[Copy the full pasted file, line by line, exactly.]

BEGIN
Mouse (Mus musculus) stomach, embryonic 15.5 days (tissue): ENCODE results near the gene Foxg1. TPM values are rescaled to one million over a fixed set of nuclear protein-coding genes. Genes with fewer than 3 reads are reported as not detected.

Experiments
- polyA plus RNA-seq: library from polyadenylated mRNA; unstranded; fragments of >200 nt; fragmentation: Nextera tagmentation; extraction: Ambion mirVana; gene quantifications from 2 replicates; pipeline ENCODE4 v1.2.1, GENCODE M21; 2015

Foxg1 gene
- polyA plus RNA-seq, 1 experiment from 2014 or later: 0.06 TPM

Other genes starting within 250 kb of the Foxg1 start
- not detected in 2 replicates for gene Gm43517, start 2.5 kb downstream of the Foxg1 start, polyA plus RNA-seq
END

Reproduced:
Mouse (Mus musculus) stomach, embryonic 15.5 days (tissue): ENCODE results near the gene Foxg1. TPM values are rescaled to one million over a fixed set of nuclear protein-coding genes. Genes with fewer than 3 reads are reported as not detected.

Experiments
- polyA plus RNA-seq: library from polyadenylated mRNA; unstranded; fragments of >200 nt; fragmentation: Nextera tagmentation; extraction: Ambion mirVana; gene quantifications from 2 replicates; pipeline ENCODE4 v1.2.1, GENCODE M21; 2015

Foxg1 gene
- polyA plus RNA-seq, 1 experiment from 2014 or later: 0.06 TPM

Other genes starting within 250 kb of the Foxg1 start
- not detected in 2 replicates for gene Gm43517, start 2.5 kb downstream of the Foxg1 start, polyA plus RNA-seq